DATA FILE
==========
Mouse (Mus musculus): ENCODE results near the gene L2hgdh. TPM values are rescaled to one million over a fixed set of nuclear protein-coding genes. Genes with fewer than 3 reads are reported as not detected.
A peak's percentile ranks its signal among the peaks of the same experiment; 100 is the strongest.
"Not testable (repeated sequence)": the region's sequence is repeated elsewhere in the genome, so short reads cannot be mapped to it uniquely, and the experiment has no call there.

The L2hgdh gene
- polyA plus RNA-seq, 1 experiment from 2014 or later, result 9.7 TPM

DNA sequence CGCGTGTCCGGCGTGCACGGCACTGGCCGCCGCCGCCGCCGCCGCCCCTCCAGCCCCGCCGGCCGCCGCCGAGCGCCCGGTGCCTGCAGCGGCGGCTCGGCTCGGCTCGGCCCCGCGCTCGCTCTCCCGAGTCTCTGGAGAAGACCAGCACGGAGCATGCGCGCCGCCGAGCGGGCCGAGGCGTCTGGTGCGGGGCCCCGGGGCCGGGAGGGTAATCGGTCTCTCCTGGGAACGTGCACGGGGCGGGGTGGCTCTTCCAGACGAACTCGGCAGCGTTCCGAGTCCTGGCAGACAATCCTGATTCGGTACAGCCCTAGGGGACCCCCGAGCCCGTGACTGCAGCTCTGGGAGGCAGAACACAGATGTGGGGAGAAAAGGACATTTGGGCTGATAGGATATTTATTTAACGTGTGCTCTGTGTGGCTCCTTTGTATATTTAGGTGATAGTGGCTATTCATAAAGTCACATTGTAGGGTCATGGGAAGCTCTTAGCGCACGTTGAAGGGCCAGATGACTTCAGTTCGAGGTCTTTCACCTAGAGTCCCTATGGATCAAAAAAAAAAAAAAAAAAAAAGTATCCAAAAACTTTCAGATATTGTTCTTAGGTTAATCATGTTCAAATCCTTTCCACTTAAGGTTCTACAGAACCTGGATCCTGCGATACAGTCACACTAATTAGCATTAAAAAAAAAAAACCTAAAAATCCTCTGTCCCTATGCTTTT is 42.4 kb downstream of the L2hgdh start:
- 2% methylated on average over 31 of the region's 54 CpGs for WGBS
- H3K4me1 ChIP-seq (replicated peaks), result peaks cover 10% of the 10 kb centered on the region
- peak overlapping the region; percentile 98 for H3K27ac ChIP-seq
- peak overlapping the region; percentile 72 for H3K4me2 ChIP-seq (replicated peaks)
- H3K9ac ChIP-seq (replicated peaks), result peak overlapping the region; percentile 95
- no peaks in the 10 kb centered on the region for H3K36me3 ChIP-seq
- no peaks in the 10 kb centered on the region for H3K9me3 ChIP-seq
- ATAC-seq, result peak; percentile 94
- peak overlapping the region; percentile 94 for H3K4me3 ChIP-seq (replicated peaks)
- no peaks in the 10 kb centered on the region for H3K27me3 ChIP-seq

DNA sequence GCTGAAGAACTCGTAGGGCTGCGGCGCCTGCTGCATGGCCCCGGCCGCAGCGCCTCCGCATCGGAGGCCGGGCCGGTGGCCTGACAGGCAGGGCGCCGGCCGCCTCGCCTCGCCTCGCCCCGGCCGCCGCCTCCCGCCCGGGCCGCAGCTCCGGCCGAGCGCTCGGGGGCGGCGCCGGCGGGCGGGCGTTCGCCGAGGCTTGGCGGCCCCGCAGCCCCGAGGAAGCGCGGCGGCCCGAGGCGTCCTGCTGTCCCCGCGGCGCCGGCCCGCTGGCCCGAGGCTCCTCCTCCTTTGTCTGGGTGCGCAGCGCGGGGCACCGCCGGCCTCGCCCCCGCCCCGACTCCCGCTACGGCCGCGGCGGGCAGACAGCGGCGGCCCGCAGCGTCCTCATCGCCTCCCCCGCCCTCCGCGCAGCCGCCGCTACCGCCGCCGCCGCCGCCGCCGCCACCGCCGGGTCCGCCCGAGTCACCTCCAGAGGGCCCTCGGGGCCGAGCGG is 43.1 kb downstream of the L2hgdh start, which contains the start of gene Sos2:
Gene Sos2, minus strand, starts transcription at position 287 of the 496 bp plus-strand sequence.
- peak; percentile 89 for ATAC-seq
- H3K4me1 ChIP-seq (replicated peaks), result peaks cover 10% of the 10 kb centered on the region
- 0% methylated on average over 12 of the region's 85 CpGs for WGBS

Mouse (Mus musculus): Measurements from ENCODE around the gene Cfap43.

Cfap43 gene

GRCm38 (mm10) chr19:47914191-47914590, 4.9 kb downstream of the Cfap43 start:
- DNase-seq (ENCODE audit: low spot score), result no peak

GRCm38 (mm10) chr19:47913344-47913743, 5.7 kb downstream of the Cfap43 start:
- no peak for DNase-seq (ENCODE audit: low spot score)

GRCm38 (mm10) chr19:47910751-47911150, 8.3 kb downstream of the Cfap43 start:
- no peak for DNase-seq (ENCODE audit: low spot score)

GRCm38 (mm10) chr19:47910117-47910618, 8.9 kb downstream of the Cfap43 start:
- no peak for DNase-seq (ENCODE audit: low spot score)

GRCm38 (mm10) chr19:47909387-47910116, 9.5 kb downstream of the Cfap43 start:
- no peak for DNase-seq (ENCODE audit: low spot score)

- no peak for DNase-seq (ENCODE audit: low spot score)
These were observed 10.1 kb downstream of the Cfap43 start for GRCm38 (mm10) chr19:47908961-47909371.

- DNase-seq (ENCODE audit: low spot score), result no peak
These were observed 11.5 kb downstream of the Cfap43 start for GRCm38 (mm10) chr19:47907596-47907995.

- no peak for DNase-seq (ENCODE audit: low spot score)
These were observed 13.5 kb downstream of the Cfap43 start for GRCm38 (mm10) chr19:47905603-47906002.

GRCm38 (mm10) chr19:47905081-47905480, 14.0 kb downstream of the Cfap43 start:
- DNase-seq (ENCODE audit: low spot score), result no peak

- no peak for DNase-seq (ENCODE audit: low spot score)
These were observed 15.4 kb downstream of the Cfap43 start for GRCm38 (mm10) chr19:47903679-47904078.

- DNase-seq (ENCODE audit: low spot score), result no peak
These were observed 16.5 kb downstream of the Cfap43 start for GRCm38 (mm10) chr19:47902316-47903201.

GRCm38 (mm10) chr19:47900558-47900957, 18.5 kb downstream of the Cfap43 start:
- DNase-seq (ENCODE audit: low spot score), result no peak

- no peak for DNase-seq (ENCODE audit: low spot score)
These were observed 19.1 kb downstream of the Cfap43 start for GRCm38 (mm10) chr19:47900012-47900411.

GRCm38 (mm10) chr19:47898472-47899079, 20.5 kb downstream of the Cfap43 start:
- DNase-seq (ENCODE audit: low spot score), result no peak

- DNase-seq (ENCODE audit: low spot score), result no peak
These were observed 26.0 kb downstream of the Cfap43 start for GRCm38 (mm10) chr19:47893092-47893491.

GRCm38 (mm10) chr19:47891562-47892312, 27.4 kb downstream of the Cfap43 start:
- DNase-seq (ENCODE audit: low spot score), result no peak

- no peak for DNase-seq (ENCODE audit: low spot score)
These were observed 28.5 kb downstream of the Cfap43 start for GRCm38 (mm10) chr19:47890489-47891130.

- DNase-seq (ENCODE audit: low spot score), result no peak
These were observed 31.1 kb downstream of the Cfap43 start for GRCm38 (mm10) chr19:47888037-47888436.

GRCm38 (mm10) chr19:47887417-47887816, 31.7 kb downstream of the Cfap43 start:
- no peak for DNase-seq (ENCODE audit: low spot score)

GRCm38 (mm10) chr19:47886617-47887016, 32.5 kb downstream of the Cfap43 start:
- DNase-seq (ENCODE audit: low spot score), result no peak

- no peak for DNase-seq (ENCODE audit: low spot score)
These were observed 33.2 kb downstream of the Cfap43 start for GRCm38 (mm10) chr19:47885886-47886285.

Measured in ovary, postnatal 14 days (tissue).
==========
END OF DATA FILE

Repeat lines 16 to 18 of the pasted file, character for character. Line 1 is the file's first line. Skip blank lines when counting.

- no peaks in the 10 kb centered on the region for H3K27me3 ChIP-seq

DNA sequence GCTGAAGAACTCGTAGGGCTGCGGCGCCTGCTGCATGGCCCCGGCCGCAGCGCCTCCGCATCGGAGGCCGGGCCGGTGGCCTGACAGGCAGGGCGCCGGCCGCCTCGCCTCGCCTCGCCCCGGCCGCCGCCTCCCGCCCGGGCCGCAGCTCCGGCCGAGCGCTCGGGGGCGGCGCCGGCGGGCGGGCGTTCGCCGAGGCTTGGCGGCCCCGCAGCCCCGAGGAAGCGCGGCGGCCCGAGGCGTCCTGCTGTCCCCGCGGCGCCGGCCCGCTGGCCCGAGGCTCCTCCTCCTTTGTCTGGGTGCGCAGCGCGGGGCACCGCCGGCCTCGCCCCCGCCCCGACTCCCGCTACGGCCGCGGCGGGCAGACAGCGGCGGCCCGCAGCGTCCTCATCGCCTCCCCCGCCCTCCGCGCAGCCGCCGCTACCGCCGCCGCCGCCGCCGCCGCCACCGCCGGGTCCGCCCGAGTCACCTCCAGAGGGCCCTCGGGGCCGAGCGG is 43.1 kb downstream of the L2hgdh start, which contains the start of gene Sos2:
Gene Sos2, minus strand, starts transcription at position 287 of the 496 bp plus-strand sequence.